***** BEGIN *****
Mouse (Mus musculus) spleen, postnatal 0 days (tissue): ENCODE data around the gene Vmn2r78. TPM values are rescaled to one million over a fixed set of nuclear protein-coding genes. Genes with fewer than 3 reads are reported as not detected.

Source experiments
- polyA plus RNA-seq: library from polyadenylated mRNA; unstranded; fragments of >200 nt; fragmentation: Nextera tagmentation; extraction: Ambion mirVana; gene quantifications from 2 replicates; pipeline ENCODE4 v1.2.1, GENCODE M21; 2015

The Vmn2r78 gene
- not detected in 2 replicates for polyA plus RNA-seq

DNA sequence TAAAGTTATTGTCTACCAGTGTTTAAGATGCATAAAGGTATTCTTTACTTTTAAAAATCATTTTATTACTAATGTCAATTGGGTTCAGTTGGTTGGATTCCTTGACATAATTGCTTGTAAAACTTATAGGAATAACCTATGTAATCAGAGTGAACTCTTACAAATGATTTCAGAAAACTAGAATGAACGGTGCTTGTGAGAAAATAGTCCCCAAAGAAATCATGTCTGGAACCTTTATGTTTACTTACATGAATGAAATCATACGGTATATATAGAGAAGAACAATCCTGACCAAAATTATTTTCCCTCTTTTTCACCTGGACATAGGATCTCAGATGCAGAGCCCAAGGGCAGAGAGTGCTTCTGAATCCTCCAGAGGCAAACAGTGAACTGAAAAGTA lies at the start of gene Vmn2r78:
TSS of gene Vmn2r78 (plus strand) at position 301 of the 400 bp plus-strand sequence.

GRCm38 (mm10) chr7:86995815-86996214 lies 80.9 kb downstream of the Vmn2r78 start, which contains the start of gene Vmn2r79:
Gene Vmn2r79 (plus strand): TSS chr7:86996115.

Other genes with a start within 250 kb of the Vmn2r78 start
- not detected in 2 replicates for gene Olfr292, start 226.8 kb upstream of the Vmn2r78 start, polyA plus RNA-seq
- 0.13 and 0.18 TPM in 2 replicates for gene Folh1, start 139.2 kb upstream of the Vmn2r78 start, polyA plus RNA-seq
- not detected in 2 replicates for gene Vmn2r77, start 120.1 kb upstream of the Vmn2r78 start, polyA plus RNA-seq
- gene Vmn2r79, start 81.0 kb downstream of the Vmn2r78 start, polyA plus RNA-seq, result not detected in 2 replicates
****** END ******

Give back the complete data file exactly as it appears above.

Mouse (Mus musculus) spleen, postnatal 0 days (tissue): ENCODE data around the gene Vmn2r78. TPM values are rescaled to one million over a fixed set of nuclear protein-coding genes. Genes with fewer than 3 reads are reported as not detected.

Source experiments
- polyA plus RNA-seq: library from polyadenylated mRNA; unstranded; fragments of >200 nt; fragmentation: Nextera tagmentation; extraction: Ambion mirVana; gene quantifications from 2 replicates; pipeline ENCODE4 v1.2.1, GENCODE M21; 2015

The Vmn2r78 gene
- not detected in 2 replicates for polyA plus RNA-seq

DNA sequence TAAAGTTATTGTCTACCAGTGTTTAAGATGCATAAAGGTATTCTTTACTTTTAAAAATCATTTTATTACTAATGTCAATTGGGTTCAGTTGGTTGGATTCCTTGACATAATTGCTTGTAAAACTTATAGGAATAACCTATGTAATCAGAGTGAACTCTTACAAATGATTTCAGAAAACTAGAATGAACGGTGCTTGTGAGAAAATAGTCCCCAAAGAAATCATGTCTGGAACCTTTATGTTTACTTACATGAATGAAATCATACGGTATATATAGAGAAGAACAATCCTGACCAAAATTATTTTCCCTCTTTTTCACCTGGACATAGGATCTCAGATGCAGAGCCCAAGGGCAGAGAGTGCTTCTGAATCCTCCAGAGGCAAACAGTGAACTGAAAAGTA lies at the start of gene Vmn2r78:
TSS of gene Vmn2r78 (plus strand) at position 301 of the 400 bp plus-strand sequence.

GRCm38 (mm10) chr7:86995815-86996214 lies 80.9 kb downstream of the Vmn2r78 start, which contains the start of gene Vmn2r79:
Gene Vmn2r79 (plus strand): TSS chr7:86996115.

Other genes with a start within 250 kb of the Vmn2r78 start
- not detected in 2 replicates for gene Olfr292, start 226.8 kb upstream of the Vmn2r78 start, polyA plus RNA-seq
- 0.13 and 0.18 TPM in 2 replicates for gene Folh1, start 139.2 kb upstream of the Vmn2r78 start, polyA plus RNA-seq
- not detected in 2 replicates for gene Vmn2r77, start 120.1 kb upstream of the Vmn2r78 start, polyA plus RNA-seq
- gene Vmn2r79, start 81.0 kb downstream of the Vmn2r78 start, polyA plus RNA-seq, result not detected in 2 replicates